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Data Sheet—Why Snap’s Stock Price Snapped Back

February 8, 2018, 1:55 PM UTC

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When Snap blew its first quarter as a public company last May and its stock cratered, my reaction was that it was “by no means game over” for the young company. Snap was arrogant, untested, and faddish. And its founders controlled the company. None of this was news. Its anemic user growth was, however, and investors punished the stock, sending it to its IPO levels of about $17 a share.

The good and the bad for Snap is that it’s still tiny, accounting for perhaps 1% of a market dominated by Facebook and Google. That means opportunity but also an uphill climb.

The lesson to remember here is that investors are fickle and unemotional. They’ll whine about anything and everything, like “unfair” dual-class ownership structures. And the minute the narrative improves, their ire turns to love.


Briefly … I love how Daisuke Wakabayashi of The New York Times is providing a running commentary on the way Travis Kalanick speaks in his testimony at the Waymo-Uber trial in San Francisco. Tuesday he focused on Kalanick’s use of the expression “jam sesh,” for jam session, or a time for entrepreneurs (not musicians) to sit around brainstorming on business ideas (not playing music). Wednesday Wakabayashi quoted Kalanick saying Google became “unpumped” with Uber as it invested in self-driving cars. Only Kalanick speaks this way, and kudos to Wakabayashi for recording it. … Recommended reading: The New Yorker details the dangerously unprepared way the son-in-law of the President of the United States has been conducting foreign policy. Of note, the print version of the article said Jack Ma had invested in Cadre, a company Jared Kushner co-founded. An online correction said David Yu, co-founder of a private-equity firm with Ma, invested in the company. The firm in question in Yufeng Capital, based in Shanghai, and unless Yu invested in Cadre personally the distinction is a curious one, as is the correction.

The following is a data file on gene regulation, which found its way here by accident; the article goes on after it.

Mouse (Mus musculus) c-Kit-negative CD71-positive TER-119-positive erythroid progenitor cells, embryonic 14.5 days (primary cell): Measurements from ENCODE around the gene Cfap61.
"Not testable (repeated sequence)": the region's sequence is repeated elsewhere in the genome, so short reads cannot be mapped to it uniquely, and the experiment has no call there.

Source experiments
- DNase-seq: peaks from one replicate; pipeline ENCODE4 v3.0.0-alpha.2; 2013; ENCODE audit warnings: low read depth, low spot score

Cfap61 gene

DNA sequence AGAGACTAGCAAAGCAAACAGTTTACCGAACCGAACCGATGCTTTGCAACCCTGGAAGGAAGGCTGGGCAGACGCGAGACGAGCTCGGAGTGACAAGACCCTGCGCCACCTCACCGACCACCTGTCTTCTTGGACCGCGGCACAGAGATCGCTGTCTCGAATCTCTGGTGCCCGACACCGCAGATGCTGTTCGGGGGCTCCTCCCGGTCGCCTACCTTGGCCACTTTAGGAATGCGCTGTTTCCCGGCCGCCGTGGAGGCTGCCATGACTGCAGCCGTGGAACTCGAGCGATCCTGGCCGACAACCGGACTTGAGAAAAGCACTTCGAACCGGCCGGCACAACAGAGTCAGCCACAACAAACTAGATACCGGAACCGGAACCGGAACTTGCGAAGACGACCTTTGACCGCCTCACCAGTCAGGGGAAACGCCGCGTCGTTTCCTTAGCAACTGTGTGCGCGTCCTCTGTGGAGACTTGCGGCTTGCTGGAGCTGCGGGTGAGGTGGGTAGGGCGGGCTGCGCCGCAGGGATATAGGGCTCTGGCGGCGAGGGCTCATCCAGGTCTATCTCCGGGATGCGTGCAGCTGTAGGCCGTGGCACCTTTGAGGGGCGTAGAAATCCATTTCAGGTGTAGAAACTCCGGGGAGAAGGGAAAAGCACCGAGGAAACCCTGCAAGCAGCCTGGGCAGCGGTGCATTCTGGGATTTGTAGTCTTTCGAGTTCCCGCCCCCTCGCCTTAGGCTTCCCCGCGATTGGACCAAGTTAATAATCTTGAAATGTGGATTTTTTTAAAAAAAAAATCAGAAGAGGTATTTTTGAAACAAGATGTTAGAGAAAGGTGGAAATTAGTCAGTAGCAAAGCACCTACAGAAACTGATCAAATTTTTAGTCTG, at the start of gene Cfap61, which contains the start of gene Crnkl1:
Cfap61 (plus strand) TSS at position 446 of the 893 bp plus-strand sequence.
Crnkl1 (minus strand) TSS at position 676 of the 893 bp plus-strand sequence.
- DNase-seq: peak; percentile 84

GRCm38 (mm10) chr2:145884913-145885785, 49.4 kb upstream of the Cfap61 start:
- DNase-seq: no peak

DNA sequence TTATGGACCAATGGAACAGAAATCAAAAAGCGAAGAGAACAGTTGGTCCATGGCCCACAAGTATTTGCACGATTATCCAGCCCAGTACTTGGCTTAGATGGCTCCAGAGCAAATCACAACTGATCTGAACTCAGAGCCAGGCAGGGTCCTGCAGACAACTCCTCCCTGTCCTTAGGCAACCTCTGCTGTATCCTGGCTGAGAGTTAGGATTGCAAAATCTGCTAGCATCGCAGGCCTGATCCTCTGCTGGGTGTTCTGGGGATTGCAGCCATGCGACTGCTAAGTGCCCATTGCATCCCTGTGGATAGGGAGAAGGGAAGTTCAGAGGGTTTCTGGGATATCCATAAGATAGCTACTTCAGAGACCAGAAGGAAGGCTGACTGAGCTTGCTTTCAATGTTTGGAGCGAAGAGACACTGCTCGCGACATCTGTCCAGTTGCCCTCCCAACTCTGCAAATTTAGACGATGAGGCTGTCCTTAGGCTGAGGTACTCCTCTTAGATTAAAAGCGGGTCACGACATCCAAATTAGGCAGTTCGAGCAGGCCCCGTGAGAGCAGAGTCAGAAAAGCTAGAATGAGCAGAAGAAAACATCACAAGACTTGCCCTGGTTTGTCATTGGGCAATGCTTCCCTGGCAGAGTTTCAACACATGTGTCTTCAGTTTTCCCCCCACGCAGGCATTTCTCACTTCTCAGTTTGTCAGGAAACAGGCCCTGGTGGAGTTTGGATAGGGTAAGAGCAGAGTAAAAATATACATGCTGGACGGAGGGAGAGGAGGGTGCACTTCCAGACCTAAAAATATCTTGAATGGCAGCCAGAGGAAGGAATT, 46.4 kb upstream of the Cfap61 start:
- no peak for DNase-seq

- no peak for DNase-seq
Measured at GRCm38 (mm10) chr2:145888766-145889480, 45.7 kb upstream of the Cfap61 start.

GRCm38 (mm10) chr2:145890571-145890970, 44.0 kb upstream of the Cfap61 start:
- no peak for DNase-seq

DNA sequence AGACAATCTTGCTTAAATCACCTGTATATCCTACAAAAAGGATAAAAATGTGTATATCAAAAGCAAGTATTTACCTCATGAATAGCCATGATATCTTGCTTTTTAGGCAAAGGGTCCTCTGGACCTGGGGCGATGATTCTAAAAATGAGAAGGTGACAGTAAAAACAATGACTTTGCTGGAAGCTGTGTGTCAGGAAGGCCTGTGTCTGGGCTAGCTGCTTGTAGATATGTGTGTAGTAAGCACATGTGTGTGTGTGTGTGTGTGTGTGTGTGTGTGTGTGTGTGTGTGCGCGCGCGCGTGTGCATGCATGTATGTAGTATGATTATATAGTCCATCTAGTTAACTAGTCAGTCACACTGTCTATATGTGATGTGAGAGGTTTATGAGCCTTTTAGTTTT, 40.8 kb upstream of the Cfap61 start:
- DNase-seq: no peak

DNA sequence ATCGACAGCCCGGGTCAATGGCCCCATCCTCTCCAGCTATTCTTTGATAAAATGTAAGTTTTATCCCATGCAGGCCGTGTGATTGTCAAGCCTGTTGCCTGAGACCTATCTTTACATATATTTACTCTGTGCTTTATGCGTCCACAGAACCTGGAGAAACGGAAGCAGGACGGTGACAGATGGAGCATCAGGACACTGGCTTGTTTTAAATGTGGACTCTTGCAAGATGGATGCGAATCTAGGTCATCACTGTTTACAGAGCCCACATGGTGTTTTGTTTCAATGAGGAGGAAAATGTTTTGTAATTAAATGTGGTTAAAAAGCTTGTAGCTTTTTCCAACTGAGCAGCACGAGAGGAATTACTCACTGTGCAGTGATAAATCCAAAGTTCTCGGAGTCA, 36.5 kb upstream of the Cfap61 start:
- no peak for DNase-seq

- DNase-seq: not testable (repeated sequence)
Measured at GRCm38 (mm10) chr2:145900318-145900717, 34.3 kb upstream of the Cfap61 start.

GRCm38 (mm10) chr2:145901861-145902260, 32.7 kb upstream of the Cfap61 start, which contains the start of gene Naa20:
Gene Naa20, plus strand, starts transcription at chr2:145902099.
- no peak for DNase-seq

Adam Lashinsky


Many of you clicked to read yesterday's story about the upcoming Han Solo movie, so without further adieu:

Luke, we’re gonna have company. Nest, the smart thermostat startup Google bought for $3.2 billion in 2014, is losing its status as a separate unit within the company and will be absorbed by Google's hardware team under Rick Osterloh. Nest was co-founded by former Apple executive Tony Fadell, who left Google in 2016. Google also said it paid $2.9 million as rewards to people who found security vulnerabilities in the company’s products and services in 2017, about the same amount as the prior year.

Women always figure out the truth. Always. Men who drive for Uber earn 7% more than women drivers, according to a study by the University of Chicago and Stanford University with Uber’s help. "Even in the gender-blind, transactional, flexible environment of the gig economy, gender-based preferences (especially the value of time not spent at paid work and, for drivers, preferences for driving speed) can open gender earnings gaps," the study concluded.

You like me because I'm a scoundrel. On Wall Street, Twitter was the latest sad sack tech stock to impress with fourth quarter earnings. A day after Snap's stock gained almost 50%, as Adam mentioned, Twitter shares jumped 22% in premarket trading after the company reported its first real profit ($91 million) and a surprise gain in revenue, though it was only 2%, to $732 million.